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Other Pond Creatures

Black Japanese Trapdoor Snails

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Will Survive in Harsh Winter Climates with Ice Covered Ponds!
These snails are non-invasive and give live birth.
Not egg layers that overwhelm your pond.

The Black Japanese Trapdoor snail (Viviparis malleatus) is the preferred  species of water gardeners world-wide. This snail is black in color,  body and shell. Trapdoor snails are one of the few larger varieties that can survive the winter in Northern climates. This snail is a great  asset in keeping algae under control as they groom your plants, planting pots and water garden walls. They also cruise the pond bottom and  consume decaying matter such as leaves and fish food. These are live  bearing snails. They only breed a couple of times a year so don't expect them to multiply fast like regular egg laying snails.

Full grown snails are around 3" long. Order according to the size of water  garden or pond you have. For ponds and water gardens use at least 1  snail per 3 square feet of pond space. For snails to have a positive  effect on algae growth you should have 20 for small water gardens and 50 or more for larger water gardens. Farm ponds should have at least 200  to have any positive effect.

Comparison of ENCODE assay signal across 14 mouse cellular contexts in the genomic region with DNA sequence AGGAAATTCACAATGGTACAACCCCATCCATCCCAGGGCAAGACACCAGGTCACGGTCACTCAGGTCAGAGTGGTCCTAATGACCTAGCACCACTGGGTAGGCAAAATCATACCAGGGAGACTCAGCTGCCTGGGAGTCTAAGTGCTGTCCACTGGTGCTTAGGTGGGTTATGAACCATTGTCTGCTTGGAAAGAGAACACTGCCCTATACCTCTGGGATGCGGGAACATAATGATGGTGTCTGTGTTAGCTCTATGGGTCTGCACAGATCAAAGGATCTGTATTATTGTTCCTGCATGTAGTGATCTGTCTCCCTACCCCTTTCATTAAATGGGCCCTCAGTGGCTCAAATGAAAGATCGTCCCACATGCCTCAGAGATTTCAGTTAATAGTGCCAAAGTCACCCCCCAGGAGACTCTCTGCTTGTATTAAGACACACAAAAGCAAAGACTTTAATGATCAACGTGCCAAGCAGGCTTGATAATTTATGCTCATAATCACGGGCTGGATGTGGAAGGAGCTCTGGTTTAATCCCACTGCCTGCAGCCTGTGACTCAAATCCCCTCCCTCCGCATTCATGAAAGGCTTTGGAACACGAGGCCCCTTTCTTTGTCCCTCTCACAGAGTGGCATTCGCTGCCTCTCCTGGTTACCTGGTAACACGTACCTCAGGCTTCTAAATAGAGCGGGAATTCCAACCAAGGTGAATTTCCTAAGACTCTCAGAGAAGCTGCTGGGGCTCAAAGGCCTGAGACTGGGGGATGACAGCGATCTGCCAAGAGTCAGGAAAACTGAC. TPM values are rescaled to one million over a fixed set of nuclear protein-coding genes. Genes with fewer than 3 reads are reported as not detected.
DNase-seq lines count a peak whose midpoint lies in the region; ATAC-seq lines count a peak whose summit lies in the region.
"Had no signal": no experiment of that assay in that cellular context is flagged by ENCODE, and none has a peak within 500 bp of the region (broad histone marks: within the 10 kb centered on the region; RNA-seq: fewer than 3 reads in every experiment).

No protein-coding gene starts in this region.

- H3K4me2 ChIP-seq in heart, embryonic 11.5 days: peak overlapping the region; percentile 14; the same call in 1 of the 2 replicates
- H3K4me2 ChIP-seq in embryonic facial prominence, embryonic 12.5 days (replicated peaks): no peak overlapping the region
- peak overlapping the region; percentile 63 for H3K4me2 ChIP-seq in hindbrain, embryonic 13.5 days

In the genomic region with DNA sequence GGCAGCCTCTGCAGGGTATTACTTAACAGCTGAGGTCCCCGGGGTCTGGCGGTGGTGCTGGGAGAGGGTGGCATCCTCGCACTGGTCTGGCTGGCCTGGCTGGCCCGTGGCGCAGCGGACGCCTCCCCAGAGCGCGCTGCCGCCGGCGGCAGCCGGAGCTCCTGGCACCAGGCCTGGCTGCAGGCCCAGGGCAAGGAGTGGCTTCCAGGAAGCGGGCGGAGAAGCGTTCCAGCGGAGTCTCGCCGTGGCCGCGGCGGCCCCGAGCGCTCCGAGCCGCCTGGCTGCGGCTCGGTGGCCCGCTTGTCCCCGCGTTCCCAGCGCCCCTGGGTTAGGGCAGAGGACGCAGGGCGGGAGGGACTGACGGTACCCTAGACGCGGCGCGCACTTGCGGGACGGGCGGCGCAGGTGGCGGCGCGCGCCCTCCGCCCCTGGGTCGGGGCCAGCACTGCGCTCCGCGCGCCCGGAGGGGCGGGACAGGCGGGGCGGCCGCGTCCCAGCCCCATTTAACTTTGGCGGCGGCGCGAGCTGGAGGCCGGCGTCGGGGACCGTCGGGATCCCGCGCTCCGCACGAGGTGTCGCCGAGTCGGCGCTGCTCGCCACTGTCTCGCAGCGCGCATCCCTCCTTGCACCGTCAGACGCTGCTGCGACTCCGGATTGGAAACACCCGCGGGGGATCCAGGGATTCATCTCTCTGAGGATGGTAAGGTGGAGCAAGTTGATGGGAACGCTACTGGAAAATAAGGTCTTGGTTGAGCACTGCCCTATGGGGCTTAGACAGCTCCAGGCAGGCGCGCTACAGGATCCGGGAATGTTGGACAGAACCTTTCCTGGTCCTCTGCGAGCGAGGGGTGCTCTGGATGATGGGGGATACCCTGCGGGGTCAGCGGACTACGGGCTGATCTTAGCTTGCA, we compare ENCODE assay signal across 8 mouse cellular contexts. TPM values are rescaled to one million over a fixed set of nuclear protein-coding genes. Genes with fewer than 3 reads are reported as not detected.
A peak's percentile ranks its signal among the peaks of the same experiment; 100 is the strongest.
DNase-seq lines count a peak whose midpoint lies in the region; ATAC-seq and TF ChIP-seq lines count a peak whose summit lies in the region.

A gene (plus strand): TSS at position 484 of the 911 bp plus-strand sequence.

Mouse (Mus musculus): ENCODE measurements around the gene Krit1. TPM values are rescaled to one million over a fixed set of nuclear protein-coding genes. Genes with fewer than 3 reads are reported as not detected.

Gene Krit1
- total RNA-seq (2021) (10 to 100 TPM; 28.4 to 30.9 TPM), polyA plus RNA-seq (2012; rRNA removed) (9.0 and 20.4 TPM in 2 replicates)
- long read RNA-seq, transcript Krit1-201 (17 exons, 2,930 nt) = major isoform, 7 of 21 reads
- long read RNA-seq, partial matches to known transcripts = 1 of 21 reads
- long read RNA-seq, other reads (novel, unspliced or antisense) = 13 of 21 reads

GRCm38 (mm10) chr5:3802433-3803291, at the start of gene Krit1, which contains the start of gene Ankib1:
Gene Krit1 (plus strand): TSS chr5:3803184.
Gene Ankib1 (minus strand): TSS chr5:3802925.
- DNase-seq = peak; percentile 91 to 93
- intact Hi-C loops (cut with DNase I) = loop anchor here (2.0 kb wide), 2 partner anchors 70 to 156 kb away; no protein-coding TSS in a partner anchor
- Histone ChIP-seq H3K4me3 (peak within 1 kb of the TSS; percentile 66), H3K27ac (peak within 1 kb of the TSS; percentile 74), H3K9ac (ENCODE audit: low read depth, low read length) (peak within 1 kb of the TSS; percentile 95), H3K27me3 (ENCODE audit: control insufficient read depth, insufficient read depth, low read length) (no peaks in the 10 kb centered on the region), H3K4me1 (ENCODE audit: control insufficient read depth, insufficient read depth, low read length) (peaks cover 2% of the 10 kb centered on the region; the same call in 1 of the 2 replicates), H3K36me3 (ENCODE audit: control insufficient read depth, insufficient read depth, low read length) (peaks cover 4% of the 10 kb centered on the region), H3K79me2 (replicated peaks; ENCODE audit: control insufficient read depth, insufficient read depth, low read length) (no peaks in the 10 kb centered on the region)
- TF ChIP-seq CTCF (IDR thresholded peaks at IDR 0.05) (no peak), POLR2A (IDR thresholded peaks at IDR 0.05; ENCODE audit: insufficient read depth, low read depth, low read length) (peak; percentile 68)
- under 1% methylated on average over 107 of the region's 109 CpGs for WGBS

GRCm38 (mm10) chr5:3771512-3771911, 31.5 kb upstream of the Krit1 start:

When your snails breed and give live birth (perhaps twice a year) pick the  tender baby snails out of the pond and rear them in an aquarium if you  want to save them. Koi and other creatures find the tiny snails to be a  great treat. Once they grow to an inch or so you can release them back  into your pond or water garden.

TRAPDOOR SNAIL FACTS:

Algae eating capacity:  Moderate to High
Survive in winter climates:  Yes
Plant eating capacity:  Low
Breathing:  Gilled 
Breeding:  Sexual, live-bearing

How many do you need?
For ponds and water gardens use at least
1 snail per 3 square feet of pond surface.
Example: You have a 9’ x 12’ pond.
9 x 12 = 108  108/3 = 36 Trapdoor Snails

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